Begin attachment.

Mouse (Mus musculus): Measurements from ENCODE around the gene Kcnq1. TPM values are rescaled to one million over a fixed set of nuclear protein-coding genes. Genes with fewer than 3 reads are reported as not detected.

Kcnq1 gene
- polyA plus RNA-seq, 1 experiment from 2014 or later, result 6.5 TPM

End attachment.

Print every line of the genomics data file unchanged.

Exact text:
Mouse (Mus musculus): Measurements from ENCODE around the gene Kcnq1. TPM values are rescaled to one million over a fixed set of nuclear protein-coding genes. Genes with fewer than 3 reads are reported as not detected.

Kcnq1 gene
- polyA plus RNA-seq, 1 experiment from 2014 or later, result 6.5 TPM